Research In Motion and Microsoft are making radical bets on mobile strategy in 2012, which could adjust a landscape dominated by Apple and Google.
Although 2011 proved to be a dynamic year
in mobility, in broad strokes it certainly hewed to the expectations of many
analysts. Google Android continued to gain market share, as predicted, while
Apple's iPhone remained a potent force in both the consumer and business
realms. Microsoft's Windows Phone struggled to gain users, and Research In
Motion did its best to beat back rivals.
The coming year will almost
certainly prove to be far more
unpredictable, if only because the pressure of Android and iOS is driving other competitors to take
RIM faced declining revenue throughout most of 2011, with
executives acknowledging headwinds due to an aging BlackBerry device line.
Those numbers led to analyst pessimism and even a well-publicized call from
Canadian merchant bank (and RIM shareholder) Jaguar Financial for an executive
The company is betting that its upcoming "superphones," loaded
with a "BBX" operating system based on the same QNX OS that powers RIM's
PlayBook tablet, will help reverse its fortunes. However, the exact timetable
for the BBX devices' release is unclear.
The numbers don't help the
company's problems. RIM held 18.9 percent of the U.S. smartphone market for the
three-month period ending in September 2011, down from 23.5 percent for the period ending in June, according
to research firm comScore. That's in
contrast to Google Android and Apple, which gained 4.6 points and 0.8 points,
respectively, to claim 44.8 percent and 27.4 percent of the market. If RIM's
"superphones" prove to be a hit in 2012, it could stop or even reverse that
slide, but if those new devices fail to seize customer imaginations, that could
translate into significant danger for RIM.
One company could benefit
from softness in RIM's position: Microsoft, which in recent weeks has renewed
its Windows Phone push. In the wake of the platform's broad-based "Mango"
update, with hundreds of tweaks and fixes to the operating system, Microsoft
and its hardware partners plan on issuing a series of upgraded Windows Phone
devices in the coming months.
On a global scale, Microsoft
also hopes its deep partnership with Nokia will radically boost adoption of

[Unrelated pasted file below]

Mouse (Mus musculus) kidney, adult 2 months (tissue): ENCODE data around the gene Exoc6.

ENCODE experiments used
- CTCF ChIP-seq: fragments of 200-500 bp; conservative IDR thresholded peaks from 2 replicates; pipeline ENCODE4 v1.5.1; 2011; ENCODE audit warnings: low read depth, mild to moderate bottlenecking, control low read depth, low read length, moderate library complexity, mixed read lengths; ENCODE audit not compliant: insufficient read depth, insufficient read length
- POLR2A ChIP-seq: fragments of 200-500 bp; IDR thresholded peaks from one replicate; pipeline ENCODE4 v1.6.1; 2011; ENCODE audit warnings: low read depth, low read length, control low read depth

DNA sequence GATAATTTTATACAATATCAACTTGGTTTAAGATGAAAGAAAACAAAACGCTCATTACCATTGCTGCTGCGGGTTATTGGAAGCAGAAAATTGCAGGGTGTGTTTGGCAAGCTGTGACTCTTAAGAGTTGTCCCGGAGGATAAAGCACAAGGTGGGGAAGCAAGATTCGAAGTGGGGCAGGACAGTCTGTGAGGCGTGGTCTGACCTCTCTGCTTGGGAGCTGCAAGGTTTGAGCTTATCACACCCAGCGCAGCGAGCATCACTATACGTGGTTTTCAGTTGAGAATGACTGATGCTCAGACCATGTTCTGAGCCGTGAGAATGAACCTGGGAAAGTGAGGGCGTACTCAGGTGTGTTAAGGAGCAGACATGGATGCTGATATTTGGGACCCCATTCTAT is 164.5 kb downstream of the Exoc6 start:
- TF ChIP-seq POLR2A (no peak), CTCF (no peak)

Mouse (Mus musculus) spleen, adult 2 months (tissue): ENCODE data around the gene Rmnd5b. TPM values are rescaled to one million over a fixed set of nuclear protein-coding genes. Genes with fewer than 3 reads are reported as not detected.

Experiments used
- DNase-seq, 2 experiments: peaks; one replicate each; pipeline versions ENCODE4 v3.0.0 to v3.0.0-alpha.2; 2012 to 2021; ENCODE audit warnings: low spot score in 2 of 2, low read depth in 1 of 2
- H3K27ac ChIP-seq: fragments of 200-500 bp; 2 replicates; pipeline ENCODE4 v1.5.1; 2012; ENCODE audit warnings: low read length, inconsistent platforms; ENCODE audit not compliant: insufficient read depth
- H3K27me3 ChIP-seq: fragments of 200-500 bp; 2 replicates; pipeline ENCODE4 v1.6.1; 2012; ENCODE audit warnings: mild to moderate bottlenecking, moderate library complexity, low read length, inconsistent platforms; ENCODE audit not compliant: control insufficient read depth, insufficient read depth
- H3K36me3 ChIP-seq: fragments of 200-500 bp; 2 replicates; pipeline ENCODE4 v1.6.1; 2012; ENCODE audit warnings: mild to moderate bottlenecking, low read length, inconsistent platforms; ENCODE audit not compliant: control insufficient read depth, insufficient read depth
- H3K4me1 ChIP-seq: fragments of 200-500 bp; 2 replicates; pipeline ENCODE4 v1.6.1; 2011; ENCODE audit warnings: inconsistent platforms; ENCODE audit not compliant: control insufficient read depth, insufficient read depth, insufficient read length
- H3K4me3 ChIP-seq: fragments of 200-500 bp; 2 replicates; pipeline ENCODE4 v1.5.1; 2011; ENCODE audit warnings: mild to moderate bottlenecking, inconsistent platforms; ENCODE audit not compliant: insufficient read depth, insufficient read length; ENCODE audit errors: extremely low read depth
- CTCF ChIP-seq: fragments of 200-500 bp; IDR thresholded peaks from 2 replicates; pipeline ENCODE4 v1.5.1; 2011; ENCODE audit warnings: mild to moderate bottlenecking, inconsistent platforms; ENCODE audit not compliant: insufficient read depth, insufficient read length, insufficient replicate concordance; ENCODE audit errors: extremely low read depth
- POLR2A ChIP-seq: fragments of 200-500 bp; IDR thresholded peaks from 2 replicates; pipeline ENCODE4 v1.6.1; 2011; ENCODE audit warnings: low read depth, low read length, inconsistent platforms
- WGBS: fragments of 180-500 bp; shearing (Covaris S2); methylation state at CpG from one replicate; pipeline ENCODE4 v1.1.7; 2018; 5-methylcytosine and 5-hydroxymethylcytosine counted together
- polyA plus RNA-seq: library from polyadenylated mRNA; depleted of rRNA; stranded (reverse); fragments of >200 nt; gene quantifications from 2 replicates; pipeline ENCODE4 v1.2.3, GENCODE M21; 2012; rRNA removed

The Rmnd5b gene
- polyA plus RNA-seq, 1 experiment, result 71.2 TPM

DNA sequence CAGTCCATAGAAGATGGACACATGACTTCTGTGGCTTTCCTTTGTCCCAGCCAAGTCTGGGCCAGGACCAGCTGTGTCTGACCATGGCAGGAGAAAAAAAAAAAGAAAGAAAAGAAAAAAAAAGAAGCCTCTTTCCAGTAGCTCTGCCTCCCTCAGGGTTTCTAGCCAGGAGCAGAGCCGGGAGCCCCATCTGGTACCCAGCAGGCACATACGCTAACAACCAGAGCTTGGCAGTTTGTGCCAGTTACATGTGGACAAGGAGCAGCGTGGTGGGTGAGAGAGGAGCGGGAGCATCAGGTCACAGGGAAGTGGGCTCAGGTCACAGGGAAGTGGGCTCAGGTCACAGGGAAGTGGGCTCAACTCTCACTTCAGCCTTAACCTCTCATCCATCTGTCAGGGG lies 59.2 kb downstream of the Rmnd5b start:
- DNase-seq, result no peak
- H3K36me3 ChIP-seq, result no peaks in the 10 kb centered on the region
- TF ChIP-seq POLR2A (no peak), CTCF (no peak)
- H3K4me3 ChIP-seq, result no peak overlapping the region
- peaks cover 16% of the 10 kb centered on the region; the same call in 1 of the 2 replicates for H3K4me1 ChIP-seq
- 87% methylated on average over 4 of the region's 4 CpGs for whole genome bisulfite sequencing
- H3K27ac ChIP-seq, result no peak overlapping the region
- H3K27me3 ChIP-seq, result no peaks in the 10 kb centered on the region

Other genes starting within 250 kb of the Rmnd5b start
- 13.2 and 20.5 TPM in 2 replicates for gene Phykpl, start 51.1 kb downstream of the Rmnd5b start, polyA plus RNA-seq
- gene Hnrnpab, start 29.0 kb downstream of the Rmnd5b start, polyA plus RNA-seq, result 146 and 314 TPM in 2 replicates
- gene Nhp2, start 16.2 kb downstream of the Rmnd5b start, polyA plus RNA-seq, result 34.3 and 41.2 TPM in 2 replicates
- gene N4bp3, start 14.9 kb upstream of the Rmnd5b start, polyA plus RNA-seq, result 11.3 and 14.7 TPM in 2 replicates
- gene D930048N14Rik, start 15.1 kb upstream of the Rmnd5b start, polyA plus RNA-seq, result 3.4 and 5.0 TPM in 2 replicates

Windows Phone, which until now has struggled for adoption. comScore estimated
the combined market share for Windows Phone and its antiquated predecessor,
Windows Mobile, to be 5.6 percent through the end of September 2011-down from
5.8 percent in the preceding three-month period.
Microsoft's ascension as the third-ranked mobile player in 2012
is by no means guaranteed, analysts say.
"In the U.S. the stores seem awash in Android phones, and the
iPhone continues to be the most desired," Rob Enderle, principal analyst of the
Enderle Group, told eWEEK. "Nokia is stronger in Europe, and things may
be going better there. Microsoft will likely have to rethink how they are
funding this. They can ill afford another market failure, but it is my
impression they are massively underfunding this effort."
Apple and Google, of course, will continue to battle it out for
the largest pieces of the pie over the next four quarters. Apple is expected to
release an "iPhone 5" sometime next year, possibly with a design that's
radically different from that of the iPhone 4 and iPhone 4S. Google Android
will also proliferate, but the competition from Apple and constant legal
challenges from Microsoft could affect manufacturers' strategies.
What's certain is that the
mobility landscape in 2012 will look substantially different from today's,
especially if the bets by RIM and Microsoft either pay off or end in failure.
Nicholas Kolakowski is a staff editor at eWEEK, covering Microsoft and other companies in the enterprise space, as well as evolving technology such as tablet PCs. His work has appeared in The Washington Post, Playboy, WebMD, AARP the Magazine, AutoWeek, Washington City Paper, Trader Monthly, and Private Air. He lives in Brooklyn, New York.